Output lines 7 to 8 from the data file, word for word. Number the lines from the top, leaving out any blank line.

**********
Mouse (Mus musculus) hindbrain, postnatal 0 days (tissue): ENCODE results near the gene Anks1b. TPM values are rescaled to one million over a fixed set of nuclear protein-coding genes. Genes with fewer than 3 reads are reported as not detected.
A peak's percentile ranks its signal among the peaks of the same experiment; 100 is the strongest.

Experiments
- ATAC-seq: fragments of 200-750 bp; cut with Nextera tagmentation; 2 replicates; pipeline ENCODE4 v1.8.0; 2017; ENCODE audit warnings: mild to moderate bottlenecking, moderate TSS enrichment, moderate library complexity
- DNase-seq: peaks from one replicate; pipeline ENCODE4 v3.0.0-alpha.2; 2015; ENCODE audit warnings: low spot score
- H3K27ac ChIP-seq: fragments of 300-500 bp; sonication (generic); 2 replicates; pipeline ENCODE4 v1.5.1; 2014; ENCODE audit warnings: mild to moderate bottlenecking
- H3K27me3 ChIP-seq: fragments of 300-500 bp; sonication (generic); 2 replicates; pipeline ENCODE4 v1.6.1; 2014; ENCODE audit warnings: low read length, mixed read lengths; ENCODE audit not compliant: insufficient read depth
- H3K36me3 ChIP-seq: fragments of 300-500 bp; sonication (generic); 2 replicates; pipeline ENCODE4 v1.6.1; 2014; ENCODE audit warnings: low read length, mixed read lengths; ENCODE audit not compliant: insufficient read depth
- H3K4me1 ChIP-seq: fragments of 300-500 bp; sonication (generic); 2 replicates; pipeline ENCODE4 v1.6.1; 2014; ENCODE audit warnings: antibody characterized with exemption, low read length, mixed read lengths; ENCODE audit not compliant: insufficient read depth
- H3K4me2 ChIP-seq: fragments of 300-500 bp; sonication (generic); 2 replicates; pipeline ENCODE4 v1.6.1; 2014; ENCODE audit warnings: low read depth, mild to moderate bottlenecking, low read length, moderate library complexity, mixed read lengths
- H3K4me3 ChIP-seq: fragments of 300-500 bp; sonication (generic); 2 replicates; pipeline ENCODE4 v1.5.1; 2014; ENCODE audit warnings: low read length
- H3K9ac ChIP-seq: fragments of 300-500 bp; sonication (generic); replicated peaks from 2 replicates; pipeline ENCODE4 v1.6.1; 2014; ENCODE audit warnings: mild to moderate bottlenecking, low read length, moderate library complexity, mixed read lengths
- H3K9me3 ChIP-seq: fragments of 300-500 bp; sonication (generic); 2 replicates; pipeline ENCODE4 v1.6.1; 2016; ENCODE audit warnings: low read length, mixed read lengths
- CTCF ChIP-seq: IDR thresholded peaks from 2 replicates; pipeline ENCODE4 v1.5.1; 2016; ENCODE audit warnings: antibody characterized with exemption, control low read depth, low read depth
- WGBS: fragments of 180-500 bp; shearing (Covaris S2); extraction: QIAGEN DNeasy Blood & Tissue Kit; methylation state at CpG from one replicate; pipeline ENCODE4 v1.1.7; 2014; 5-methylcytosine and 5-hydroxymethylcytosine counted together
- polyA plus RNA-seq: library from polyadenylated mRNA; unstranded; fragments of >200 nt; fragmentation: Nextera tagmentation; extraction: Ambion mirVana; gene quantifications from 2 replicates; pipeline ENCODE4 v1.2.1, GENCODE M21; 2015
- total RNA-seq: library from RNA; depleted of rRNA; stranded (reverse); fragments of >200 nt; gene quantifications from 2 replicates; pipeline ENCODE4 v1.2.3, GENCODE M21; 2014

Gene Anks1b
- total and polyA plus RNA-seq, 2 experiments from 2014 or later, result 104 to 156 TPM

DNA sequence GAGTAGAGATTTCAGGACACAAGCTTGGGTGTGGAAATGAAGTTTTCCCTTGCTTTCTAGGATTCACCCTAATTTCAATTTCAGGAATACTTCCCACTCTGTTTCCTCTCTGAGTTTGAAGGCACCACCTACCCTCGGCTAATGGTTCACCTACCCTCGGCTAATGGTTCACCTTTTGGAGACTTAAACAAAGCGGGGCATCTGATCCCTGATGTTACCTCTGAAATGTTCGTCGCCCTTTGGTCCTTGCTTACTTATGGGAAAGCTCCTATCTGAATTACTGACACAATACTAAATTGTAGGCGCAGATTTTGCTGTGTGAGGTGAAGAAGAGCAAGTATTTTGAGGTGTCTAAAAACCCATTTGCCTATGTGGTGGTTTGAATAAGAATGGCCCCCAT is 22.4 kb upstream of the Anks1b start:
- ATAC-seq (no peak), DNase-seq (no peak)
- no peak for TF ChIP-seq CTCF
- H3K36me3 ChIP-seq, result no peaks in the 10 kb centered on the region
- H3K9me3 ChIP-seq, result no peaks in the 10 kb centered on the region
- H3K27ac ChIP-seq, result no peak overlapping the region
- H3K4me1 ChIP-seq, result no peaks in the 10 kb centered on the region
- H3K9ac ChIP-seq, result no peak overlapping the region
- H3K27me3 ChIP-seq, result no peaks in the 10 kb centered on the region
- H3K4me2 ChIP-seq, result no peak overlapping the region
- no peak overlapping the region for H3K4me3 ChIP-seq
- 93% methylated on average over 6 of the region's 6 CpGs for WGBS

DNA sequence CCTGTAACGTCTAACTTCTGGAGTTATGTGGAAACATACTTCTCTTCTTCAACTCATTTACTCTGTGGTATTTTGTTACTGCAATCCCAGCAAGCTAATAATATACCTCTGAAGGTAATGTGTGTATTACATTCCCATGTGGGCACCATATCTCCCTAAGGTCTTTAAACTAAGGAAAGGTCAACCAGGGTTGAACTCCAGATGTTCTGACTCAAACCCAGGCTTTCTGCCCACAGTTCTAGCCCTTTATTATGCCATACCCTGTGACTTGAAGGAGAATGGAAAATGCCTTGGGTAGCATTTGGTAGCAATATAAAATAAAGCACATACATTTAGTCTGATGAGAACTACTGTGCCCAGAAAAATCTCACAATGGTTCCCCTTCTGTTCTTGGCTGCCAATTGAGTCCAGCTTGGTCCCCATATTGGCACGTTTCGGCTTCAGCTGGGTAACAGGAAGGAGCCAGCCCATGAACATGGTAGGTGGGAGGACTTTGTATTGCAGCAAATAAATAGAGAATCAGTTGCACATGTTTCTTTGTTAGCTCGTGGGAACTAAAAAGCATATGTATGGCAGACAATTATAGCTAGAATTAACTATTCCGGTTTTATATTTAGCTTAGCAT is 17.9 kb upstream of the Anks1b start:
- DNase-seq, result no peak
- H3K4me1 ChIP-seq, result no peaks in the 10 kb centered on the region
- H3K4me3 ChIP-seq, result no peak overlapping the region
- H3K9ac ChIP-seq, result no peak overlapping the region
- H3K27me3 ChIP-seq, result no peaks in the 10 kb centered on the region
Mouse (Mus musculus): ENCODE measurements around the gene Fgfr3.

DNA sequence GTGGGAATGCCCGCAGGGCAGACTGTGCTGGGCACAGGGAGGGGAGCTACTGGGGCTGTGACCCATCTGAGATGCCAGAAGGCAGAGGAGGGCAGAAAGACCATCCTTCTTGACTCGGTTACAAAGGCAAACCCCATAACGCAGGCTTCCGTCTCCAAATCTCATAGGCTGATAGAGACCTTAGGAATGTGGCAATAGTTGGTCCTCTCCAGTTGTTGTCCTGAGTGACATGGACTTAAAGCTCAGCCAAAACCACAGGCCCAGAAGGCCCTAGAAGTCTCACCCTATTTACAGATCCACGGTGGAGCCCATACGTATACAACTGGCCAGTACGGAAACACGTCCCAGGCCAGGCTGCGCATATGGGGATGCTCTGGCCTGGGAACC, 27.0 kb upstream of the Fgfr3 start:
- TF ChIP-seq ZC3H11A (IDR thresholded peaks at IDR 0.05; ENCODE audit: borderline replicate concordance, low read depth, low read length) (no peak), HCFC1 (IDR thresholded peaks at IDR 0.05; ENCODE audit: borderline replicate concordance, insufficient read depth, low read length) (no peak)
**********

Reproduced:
- H3K27me3 ChIP-seq: fragments of 300-500 bp; sonication (generic); 2 replicates; pipeline ENCODE4 v1.6.1; 2014; ENCODE audit warnings: low read length, mixed read lengths; ENCODE audit not compliant: insufficient read depth
- H3K36me3 ChIP-seq: fragments of 300-500 bp; sonication (generic); 2 replicates; pipeline ENCODE4 v1.6.1; 2014; ENCODE audit warnings: low read length, mixed read lengths; ENCODE audit not compliant: insufficient read depth